It's in my genes!
We are made up of over 20,000 genes. They are our very own, very unique blueprint. Every now and then a gene can contain a change, like a spelling mistake, that alters the gene message and thus a faulty gene is born.
On 21st May 2018 (Just over a year after my diagnosis) I found out I had two faulty genes. One of which, was the little devil that most likely caused my ARVC and he is called PKP2 the other was a genetic change of unknown significance - so who knows what that will be responsible for?? Probably my smelly feet or something.
When you have genetic testing it's not guarenteed they will find one of the faulty genes that are associated with ARVC so this was the best news I could receive as it meant my immediate family could now be tested to see if they carry that very same gene. If my sisters didn't then it would be very unlikely their children would need to be tested which would be a huge relief.
On the 19th October 2018 I found out that my mum and two sisters do not carry the gene. Immense relief that they will hopefully never develop this condition and more importantly my nieces and nephew won't be subjected to all the testing either. By the process of elimination this means I did not inherit the condition from my mum and now only leaves my dad. My dad finds out his results this week, 2 years after my diagnosis (just to give you an idea of how long these things can take especially if you, like him are based in Cornwall).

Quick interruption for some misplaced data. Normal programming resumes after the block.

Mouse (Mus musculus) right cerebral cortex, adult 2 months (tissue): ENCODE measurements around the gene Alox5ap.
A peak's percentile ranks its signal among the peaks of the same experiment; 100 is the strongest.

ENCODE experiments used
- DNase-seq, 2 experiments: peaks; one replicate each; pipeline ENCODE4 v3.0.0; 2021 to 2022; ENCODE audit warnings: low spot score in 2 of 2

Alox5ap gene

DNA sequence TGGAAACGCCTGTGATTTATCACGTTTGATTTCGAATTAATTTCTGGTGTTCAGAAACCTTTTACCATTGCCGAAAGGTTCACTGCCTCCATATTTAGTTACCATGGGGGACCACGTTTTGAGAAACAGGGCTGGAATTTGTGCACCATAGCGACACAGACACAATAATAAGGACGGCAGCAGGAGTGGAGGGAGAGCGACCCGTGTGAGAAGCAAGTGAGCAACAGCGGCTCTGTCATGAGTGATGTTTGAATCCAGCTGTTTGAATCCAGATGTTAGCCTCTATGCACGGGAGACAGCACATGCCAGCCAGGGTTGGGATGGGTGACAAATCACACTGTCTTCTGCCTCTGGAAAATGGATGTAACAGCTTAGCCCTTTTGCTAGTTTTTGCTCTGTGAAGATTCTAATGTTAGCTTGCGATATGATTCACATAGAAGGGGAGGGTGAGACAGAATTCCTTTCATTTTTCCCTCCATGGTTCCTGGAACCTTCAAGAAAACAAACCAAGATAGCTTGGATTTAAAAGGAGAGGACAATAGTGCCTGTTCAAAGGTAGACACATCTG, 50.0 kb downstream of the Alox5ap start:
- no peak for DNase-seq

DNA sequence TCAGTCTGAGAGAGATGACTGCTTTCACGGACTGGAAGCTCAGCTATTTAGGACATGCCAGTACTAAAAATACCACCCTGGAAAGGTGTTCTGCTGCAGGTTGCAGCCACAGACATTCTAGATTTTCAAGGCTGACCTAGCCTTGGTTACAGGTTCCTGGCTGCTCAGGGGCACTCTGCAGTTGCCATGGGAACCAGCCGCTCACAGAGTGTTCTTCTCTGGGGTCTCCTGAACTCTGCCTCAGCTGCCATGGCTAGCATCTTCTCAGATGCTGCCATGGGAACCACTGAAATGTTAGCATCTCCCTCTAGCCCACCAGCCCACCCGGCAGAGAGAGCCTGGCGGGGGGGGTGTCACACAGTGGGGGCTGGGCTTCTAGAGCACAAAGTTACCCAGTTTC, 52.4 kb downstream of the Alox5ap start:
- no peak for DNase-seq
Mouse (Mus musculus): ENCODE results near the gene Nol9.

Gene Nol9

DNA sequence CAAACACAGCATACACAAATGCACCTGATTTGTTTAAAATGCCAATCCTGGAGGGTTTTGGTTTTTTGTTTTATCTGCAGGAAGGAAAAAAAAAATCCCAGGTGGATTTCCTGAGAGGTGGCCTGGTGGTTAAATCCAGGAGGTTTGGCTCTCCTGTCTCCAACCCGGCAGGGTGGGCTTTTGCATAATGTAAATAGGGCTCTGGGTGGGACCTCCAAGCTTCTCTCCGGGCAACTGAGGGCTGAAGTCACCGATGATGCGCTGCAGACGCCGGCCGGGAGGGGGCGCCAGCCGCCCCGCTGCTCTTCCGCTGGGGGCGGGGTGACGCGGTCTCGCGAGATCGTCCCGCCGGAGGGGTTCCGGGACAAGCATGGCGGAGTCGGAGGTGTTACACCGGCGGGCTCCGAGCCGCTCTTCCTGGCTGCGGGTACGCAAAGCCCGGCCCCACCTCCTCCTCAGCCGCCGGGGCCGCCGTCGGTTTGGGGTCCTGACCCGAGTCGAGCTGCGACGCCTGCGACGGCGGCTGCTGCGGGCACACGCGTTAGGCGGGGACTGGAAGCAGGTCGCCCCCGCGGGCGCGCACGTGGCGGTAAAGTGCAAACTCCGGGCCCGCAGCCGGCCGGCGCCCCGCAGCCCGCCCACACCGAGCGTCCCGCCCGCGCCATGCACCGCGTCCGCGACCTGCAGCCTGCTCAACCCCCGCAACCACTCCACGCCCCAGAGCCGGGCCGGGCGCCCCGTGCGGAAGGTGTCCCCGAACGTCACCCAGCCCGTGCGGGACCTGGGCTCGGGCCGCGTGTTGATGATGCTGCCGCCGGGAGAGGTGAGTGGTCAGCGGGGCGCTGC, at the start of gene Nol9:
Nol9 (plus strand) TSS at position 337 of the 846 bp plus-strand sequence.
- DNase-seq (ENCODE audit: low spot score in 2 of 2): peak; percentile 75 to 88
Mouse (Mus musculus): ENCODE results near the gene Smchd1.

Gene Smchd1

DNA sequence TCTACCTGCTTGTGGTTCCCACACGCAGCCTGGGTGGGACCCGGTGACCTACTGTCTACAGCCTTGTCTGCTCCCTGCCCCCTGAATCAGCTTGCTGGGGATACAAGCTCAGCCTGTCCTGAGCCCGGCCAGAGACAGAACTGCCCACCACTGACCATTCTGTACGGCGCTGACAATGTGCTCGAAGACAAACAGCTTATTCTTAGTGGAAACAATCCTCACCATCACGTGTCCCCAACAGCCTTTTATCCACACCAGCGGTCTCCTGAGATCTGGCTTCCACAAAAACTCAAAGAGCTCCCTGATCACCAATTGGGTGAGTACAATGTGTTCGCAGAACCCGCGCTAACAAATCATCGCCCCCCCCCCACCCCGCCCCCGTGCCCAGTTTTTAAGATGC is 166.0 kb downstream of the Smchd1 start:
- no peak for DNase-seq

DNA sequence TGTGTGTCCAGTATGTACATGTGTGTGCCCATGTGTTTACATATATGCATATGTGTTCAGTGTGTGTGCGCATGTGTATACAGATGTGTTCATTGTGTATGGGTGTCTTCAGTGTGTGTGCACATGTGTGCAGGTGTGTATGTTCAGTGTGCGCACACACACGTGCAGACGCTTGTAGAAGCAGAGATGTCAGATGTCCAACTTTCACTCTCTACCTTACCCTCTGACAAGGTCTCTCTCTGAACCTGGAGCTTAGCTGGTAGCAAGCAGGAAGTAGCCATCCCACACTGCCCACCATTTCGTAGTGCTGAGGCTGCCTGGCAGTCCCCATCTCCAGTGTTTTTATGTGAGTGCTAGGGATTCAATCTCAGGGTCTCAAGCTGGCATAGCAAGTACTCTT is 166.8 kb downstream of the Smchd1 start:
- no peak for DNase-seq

However, there is a third option, although slightly rarer, I could have simply mutated all on my own. Although this sounds pretty cool like I'm some new x-men character with mysterious powers ready to pack up and join Xavier's School for Gifted Youngsters. I guess there was a huge part of me that felt alone again in this journey and of course the inevitable question rose to the surface again "why me?".
I only allowed myself a fleeting moment to think this. Depending on my dad's results I might have to support him and other family members that might be affected. Besides, I always knew I was "unique" and now I know why. My faulty mutating genes!